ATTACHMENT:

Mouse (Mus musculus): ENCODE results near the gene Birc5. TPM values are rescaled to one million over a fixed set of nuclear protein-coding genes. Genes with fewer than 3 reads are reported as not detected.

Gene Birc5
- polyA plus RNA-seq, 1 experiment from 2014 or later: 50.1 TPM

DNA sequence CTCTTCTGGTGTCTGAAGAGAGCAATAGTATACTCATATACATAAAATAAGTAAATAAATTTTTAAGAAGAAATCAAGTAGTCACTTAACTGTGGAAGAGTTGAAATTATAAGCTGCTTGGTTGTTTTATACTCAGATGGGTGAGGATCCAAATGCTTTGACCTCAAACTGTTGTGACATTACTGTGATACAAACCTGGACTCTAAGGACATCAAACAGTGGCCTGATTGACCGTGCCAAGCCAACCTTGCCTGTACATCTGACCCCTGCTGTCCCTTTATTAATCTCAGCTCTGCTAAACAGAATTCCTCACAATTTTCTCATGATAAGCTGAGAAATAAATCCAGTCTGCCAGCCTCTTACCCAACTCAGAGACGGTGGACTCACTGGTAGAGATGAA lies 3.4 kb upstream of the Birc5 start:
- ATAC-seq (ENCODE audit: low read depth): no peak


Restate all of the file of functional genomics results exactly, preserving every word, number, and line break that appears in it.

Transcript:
Mouse (Mus musculus): ENCODE results near the gene Birc5. TPM values are rescaled to one million over a fixed set of nuclear protein-coding genes. Genes with fewer than 3 reads are reported as not detected.

Gene Birc5
- polyA plus RNA-seq, 1 experiment from 2014 or later: 50.1 TPM

DNA sequence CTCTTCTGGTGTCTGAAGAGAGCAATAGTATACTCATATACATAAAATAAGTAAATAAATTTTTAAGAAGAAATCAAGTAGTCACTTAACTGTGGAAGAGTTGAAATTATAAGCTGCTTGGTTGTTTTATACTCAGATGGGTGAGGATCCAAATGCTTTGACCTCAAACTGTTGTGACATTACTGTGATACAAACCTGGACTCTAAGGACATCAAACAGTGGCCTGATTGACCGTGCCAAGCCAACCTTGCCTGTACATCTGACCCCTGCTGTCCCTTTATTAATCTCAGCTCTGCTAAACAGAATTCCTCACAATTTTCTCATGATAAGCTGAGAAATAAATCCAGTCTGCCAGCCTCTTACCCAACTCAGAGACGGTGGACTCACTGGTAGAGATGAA lies 3.4 kb upstream of the Birc5 start:
- ATAC-seq (ENCODE audit: low read depth): no peak